The American university system seems to be a bit of a myth to us Brits. There are enough rom-coms and comedies set in the US college system to portray a certain image of university life, from Legally Blonde to 21 Jump Street. But to what extent is this appearance actually true?
In the UK, you apply for a certain degree through the centralised system UCAS, where you are encouraged to be as specific as possible, often leading students choosing degrees they regret! When you get to exams, the entirety of one module’s weight is loaded onto one final piece looming in the dark distance.
In the US, however, you apply to individual universities for broader “majors”. They favour breath over anything else, offering majors in wider areas such as humanities or social sciences. The rumours about gaining “extra-credit” are completely true. Professors are known to let students re-do work and do extra work in order to boost their grades which you would never find in the UK. Another difference is that in the US you have a lot of class quizzes and tests throughout the year (gulp).
In the UK you know you’ve been swotting hard if you break over the 70% mark.
This is not the case in the US where many students would see a B (80-90%) as abysmal. Good job they can do all that “extra-credit”. They have it easy…
Let’s be honest, university life in the UK is centred around messy nights out and the occasional few weeks of cramming for exams. You have those sporty types which won’t stop banging on about their lavish weekly socials. In the UK we try and recreate this passion through the annual “Varsities”, but there is no real competition with the US.
At big state universities especially, sports are the centre of university life. You’ll see “jocks” donning their college jerseys and throwing American footballs to each other like on the movies. This is especially true given that sports scholarships are such a prominent thing in the US, so people come from all over the world just to play sports. Likewise, you can’t help but notice the sheer amount of “team spirit” for their sport teams. After speaking to friends studying abroad in the US, apparently the sports facilities are next to none so there is no surprise it’s different in the UK.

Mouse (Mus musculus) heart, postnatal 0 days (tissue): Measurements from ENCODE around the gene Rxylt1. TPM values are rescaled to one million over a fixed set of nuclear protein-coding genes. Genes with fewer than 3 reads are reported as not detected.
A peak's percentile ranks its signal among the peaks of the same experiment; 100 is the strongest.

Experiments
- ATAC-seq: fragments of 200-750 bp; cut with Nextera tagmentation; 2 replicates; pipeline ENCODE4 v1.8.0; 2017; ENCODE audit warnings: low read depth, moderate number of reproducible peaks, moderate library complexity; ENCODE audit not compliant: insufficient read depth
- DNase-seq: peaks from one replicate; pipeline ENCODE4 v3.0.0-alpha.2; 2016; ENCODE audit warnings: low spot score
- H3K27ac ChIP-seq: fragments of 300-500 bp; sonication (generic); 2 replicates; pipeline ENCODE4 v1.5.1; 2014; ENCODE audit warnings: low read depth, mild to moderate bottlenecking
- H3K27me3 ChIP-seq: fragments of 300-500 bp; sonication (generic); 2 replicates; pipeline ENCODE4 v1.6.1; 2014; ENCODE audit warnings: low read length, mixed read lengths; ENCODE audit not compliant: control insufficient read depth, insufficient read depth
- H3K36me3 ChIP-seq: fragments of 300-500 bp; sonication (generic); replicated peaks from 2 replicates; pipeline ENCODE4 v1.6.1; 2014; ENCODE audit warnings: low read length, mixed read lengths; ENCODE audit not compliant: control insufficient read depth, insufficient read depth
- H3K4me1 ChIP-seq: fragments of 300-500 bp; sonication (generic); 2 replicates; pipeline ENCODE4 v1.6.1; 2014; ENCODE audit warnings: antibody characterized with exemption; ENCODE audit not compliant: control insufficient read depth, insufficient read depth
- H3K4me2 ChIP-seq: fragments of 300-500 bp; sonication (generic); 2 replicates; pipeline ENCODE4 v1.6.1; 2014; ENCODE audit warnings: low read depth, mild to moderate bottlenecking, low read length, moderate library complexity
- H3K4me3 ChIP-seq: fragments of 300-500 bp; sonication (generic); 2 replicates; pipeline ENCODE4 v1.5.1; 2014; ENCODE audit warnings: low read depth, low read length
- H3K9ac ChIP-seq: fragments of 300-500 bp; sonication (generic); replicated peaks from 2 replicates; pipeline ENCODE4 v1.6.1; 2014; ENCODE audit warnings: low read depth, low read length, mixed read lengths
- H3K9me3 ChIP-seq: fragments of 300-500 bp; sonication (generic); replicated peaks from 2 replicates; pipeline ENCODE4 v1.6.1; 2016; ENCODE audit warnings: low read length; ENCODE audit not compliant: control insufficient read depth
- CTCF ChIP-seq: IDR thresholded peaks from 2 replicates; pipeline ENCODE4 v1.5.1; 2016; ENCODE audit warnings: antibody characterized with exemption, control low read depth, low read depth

On the subject of general uni living, another big difference is that in the US a lot of people bring their cars to university so day trips and going home is quite common. As you’ve seen in Legally Blonde and Pitch Perfect, many colleges will also allow pets. PETS, I hear you say. You’re not even allowed fairy lights in UK bedrooms… However, in the US it’s very common to have to share a room with someone in halls. I think that outweighs the pet situation to be frank.
The drinking culture in the UK most definitely lives up to its messy reputation. In the major cities, there is a club night for every type of person with every type of music taste, from trashy and cheesy to edgy drum and base nights. Rather than having societies, British students are sorted into cliques from their halls. There are certain university halls that are renowned for being particularly druggy or particularly arty, for example. Not many people bring their car to university so students stay very much intact within the student bubble.
Given that you can’t legally drink for most of university, house parties are the life and soul of your calendar. I spoke to Jack, a Swansea student who spent a year in Maryland at UMBC. He said that Fresher’s week involves no drinking at all and it’s more event-based with games etc. He told me that people got used to parties being shut down constantly, and campus supervisors would come around and bust up the situation. Amusingly, he said that “DD’s” were a big thing: designated drivers. Because everyone was far away, there always needed to be a person to step up and take the hit of being sober all night. Also, the Greek-named “frats” you see on the movies are actually a thing. They get just as rowdy as the Rugby lads initiations in the UK, but they seem praise “flip cup” and beer pong a lot more. In order to join one of the beloved fraternities and sororities, you have to go through “hazing” – a practice of “rituals” and “challenges”. I won’t go into details about these initiations – let your darkest imaginations do the thinking.